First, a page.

The checklist brings together a vast body of information previously widely dispersed in various different publications. The last comparable work was a catalog of Greek flora "Conspectus Florae Graecae" compiled in 1900–1912 by Eugen von Halácsy. Since then the current state of knowledge has been changing constantly. To compile the modern checklist, the researchers checked through the complete historical and current literature, evaluated many thousands of herbarium specimens in scientific collections around the world, and integrated the latest molecular biological findings. In addition to herbaria in Greece, the herbarium at Berlin-Dahlem is a source of information of key scientific importance for the botanical exploration of Greece. For centuries it has been collecting plant specimens from the area of the eastern Mediterranean. The specimens were pressed, dried, and archived along with a precise documentation of the locality they were taken from. The work on the checklist required expeditions to Greece and research stays to study herbaria in many countries. The study of the flora of Greece has traditionally been a major area of research of the Botanic Garden and Botanical Museum Berlin-Dahlem. Through cooperation with the Hellenic Botanical Society and major universities and scientists in Greece, the three-year project has now been successfully drawn to a conclusion.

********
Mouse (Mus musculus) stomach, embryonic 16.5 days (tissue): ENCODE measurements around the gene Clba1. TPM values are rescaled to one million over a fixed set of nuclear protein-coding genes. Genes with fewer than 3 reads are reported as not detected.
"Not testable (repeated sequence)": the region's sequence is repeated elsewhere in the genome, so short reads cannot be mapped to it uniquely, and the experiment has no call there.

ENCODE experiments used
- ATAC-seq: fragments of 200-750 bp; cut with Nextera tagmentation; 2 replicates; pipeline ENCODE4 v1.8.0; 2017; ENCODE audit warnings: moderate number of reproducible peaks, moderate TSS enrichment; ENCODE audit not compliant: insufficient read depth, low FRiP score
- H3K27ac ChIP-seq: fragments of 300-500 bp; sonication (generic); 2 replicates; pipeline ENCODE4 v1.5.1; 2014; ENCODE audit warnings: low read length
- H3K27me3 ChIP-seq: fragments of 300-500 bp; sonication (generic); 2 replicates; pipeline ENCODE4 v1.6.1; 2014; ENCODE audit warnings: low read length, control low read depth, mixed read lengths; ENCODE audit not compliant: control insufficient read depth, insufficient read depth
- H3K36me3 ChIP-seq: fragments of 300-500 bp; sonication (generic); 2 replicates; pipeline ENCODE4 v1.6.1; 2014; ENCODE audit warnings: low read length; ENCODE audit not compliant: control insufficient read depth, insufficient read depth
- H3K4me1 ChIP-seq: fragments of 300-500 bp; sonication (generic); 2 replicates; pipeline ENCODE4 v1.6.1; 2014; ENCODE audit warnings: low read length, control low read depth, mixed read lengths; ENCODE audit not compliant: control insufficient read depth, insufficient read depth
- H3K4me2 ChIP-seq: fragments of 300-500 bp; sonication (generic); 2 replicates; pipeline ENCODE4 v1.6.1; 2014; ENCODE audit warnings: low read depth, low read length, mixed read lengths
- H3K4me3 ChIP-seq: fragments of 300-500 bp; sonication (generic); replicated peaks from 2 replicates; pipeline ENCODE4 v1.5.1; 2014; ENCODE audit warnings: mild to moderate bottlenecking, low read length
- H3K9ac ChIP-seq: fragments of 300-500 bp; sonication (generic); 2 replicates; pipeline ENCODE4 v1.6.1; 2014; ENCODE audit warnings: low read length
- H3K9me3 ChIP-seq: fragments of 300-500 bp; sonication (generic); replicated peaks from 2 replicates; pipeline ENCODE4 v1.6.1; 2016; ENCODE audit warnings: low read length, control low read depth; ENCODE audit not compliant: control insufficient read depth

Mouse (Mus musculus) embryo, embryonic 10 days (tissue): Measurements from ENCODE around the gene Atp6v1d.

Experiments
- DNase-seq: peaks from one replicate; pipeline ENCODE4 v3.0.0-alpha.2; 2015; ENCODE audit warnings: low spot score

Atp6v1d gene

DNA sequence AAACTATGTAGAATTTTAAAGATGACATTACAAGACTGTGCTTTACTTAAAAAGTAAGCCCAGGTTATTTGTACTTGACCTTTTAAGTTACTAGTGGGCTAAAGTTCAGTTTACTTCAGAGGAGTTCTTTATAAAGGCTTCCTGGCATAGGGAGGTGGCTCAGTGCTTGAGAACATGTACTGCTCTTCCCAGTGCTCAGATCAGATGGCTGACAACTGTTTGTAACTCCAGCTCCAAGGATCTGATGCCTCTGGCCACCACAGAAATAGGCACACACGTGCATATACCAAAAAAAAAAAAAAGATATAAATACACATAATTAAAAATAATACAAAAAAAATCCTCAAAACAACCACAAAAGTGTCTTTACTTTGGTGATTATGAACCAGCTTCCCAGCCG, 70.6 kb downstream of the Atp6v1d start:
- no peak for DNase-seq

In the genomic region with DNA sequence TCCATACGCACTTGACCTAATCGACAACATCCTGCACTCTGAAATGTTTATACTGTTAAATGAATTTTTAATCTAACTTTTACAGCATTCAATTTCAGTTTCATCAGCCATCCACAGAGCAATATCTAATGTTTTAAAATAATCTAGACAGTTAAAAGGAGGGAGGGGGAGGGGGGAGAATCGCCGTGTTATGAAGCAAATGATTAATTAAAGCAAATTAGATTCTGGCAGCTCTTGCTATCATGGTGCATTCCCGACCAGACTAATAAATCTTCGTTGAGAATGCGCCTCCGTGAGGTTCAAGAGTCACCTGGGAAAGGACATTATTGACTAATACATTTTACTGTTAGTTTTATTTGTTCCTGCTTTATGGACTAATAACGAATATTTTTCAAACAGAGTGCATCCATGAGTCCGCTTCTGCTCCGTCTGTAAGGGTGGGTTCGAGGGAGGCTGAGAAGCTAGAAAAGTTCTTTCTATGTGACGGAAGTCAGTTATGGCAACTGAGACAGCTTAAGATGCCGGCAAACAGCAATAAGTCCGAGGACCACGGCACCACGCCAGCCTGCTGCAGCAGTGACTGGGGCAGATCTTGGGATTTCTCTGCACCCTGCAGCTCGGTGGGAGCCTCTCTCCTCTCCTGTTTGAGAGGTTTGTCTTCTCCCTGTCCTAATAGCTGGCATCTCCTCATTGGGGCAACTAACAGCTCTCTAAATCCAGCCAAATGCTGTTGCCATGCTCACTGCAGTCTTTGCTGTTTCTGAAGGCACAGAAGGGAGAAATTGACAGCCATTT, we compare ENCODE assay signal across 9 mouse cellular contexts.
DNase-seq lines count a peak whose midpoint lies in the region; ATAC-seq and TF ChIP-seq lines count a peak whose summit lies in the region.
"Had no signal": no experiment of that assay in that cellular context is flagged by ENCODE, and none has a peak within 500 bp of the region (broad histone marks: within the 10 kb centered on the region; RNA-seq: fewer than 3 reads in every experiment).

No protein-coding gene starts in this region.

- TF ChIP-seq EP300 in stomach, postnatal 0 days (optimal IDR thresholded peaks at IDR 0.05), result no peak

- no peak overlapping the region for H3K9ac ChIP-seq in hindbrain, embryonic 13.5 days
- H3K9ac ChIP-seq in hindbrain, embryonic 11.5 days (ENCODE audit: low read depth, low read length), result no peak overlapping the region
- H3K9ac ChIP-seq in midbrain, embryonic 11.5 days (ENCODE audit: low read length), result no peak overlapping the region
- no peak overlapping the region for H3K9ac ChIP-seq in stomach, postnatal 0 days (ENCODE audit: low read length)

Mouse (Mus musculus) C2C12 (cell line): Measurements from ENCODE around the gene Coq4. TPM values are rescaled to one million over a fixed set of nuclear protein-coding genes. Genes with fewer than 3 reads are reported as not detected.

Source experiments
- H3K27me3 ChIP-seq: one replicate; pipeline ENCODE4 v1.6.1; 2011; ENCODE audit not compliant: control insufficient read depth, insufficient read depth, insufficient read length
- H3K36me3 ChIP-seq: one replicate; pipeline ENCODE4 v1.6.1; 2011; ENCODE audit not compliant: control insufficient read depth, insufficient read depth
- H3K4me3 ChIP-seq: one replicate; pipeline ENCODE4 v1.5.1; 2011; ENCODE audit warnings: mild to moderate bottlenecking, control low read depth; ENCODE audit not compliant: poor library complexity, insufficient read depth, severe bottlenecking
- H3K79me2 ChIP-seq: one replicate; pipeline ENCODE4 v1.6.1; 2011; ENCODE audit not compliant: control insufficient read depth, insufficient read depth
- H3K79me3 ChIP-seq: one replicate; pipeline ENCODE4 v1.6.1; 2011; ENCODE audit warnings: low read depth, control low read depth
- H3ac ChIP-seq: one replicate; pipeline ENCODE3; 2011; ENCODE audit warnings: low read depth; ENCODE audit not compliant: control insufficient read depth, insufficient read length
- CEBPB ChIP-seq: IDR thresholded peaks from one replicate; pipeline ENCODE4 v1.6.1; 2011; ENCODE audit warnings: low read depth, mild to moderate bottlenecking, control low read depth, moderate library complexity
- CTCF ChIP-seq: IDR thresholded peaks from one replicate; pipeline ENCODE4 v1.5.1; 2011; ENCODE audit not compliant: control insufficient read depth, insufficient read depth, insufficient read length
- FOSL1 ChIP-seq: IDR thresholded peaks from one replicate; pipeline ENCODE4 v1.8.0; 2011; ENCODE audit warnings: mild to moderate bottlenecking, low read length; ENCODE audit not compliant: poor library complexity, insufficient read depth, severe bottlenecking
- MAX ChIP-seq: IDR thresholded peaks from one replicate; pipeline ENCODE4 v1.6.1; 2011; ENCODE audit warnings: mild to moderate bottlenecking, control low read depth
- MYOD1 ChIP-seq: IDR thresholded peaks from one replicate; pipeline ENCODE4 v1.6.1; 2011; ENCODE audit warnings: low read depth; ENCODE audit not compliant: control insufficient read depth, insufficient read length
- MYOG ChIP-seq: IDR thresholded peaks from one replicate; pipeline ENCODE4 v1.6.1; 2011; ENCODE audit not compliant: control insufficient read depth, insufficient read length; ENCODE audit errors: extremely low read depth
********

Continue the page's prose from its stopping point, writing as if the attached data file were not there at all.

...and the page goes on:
Dimopoulos, P., Raus, T., Bergmeier, E., Constantinidis, T., Iatrou, G., Kokkini, S., Strid, A. and Tzanoudakis, D. 2013, Vascular Plants of Greece: An Annotated Checklist. Eds.: Botanischer Garten und Botanisches Museum Berlin-Dahlem (Berlin) and Hellenic Botanical Society (Athens).
372 pages, English, ISBN: 978-3-921800-88-1, 42 euros
The Botanic Garden and Botanical Museum Berlin-Dahlem, Freie Universität Berlin, is a botanical collection and research institution with an educational mission. Founded in 1679, the facility is one of the largest and most important of its kind in the world. In the complex, 22,000 plant species are cultivated and extensive collections document global plant diversity. The protection of plants and the sustainable use of plants are central themes in the research as well as in the educational work of this institution. The research conducted at the institution focuses on the evolution and biodiversity of asters and clove-like flowering plants as well as diatoms (Asterales, Caryophyllales, Bacillariophyta) and the flora of Europe and the Mediterranean area as well as the island of Cuba. The institution is an international leader in the field of biodiversity informatics.